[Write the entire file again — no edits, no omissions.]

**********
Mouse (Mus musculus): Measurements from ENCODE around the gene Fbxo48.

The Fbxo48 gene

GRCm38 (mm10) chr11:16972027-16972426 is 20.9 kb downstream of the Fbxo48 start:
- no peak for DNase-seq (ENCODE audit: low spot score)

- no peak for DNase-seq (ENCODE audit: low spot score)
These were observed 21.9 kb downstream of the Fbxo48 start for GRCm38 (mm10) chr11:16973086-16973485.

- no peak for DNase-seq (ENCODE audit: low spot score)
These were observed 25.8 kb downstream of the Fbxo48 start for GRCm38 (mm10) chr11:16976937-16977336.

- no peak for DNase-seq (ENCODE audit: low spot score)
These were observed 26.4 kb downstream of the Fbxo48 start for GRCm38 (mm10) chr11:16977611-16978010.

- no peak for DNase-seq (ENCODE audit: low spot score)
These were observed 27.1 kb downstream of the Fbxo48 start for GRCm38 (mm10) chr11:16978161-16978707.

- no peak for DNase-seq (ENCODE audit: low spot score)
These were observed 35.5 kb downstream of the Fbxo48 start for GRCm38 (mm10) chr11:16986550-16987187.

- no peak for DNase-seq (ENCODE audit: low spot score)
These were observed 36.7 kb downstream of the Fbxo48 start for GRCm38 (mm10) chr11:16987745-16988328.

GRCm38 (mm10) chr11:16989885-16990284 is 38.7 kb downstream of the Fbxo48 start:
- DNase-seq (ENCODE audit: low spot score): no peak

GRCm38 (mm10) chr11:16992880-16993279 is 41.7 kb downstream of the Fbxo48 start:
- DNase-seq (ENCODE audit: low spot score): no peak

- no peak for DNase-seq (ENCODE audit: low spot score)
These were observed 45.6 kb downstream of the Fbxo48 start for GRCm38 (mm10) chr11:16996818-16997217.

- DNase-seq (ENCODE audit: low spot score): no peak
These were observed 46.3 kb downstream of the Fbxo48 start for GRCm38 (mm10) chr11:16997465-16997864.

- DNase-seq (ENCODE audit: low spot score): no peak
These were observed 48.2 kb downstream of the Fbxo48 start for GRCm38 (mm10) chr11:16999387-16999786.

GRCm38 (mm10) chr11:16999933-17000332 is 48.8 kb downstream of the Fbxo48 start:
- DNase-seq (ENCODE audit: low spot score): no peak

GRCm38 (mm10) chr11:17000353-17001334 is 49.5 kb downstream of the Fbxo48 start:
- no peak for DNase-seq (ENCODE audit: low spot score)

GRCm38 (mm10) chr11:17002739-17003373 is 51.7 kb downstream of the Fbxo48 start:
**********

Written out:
Mouse (Mus musculus): Measurements from ENCODE around the gene Fbxo48.

The Fbxo48 gene

GRCm38 (mm10) chr11:16972027-16972426 is 20.9 kb downstream of the Fbxo48 start:
- no peak for DNase-seq (ENCODE audit: low spot score)

- no peak for DNase-seq (ENCODE audit: low spot score)
These were observed 21.9 kb downstream of the Fbxo48 start for GRCm38 (mm10) chr11:16973086-16973485.

- no peak for DNase-seq (ENCODE audit: low spot score)
These were observed 25.8 kb downstream of the Fbxo48 start for GRCm38 (mm10) chr11:16976937-16977336.

- no peak for DNase-seq (ENCODE audit: low spot score)
These were observed 26.4 kb downstream of the Fbxo48 start for GRCm38 (mm10) chr11:16977611-16978010.

- no peak for DNase-seq (ENCODE audit: low spot score)
These were observed 27.1 kb downstream of the Fbxo48 start for GRCm38 (mm10) chr11:16978161-16978707.

- no peak for DNase-seq (ENCODE audit: low spot score)
These were observed 35.5 kb downstream of the Fbxo48 start for GRCm38 (mm10) chr11:16986550-16987187.

- no peak for DNase-seq (ENCODE audit: low spot score)
These were observed 36.7 kb downstream of the Fbxo48 start for GRCm38 (mm10) chr11:16987745-16988328.

GRCm38 (mm10) chr11:16989885-16990284 is 38.7 kb downstream of the Fbxo48 start:
- DNase-seq (ENCODE audit: low spot score): no peak

GRCm38 (mm10) chr11:16992880-16993279 is 41.7 kb downstream of the Fbxo48 start:
- DNase-seq (ENCODE audit: low spot score): no peak

- no peak for DNase-seq (ENCODE audit: low spot score)
These were observed 45.6 kb downstream of the Fbxo48 start for GRCm38 (mm10) chr11:16996818-16997217.

- DNase-seq (ENCODE audit: low spot score): no peak
These were observed 46.3 kb downstream of the Fbxo48 start for GRCm38 (mm10) chr11:16997465-16997864.

- DNase-seq (ENCODE audit: low spot score): no peak
These were observed 48.2 kb downstream of the Fbxo48 start for GRCm38 (mm10) chr11:16999387-16999786.

GRCm38 (mm10) chr11:16999933-17000332 is 48.8 kb downstream of the Fbxo48 start:
- DNase-seq (ENCODE audit: low spot score): no peak

GRCm38 (mm10) chr11:17000353-17001334 is 49.5 kb downstream of the Fbxo48 start:
- no peak for DNase-seq (ENCODE audit: low spot score)

GRCm38 (mm10) chr11:17002739-17003373 is 51.7 kb downstream of the Fbxo48 start: